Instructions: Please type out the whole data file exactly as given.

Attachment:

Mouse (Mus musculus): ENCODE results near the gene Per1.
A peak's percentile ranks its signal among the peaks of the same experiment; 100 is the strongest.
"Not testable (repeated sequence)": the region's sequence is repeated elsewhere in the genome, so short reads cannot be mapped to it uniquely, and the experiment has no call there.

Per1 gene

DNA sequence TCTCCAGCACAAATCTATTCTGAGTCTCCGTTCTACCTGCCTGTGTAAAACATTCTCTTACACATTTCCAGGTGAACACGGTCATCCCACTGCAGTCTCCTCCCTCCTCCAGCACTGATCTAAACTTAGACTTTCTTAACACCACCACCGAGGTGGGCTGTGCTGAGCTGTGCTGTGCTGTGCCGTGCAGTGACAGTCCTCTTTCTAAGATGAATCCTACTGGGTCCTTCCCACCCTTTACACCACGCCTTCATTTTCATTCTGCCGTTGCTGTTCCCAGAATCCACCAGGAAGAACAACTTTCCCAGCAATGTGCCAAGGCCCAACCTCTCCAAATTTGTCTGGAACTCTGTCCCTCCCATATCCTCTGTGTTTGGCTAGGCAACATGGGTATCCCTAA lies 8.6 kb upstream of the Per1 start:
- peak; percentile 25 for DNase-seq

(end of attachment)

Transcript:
Mouse (Mus musculus): ENCODE results near the gene Per1.
A peak's percentile ranks its signal among the peaks of the same experiment; 100 is the strongest.
"Not testable (repeated sequence)": the region's sequence is repeated elsewhere in the genome, so short reads cannot be mapped to it uniquely, and the experiment has no call there.

Per1 gene

DNA sequence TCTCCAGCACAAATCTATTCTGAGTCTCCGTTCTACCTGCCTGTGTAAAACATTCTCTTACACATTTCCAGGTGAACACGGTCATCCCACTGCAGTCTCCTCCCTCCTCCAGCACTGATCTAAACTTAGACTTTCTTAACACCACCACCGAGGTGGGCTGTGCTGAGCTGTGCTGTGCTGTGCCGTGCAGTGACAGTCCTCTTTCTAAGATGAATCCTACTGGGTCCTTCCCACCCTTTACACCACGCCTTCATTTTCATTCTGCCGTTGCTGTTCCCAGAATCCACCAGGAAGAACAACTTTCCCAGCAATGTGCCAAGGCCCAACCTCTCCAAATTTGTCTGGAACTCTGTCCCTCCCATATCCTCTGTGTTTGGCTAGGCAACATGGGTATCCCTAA lies 8.6 kb upstream of the Per1 start:
- peak; percentile 25 for DNase-seq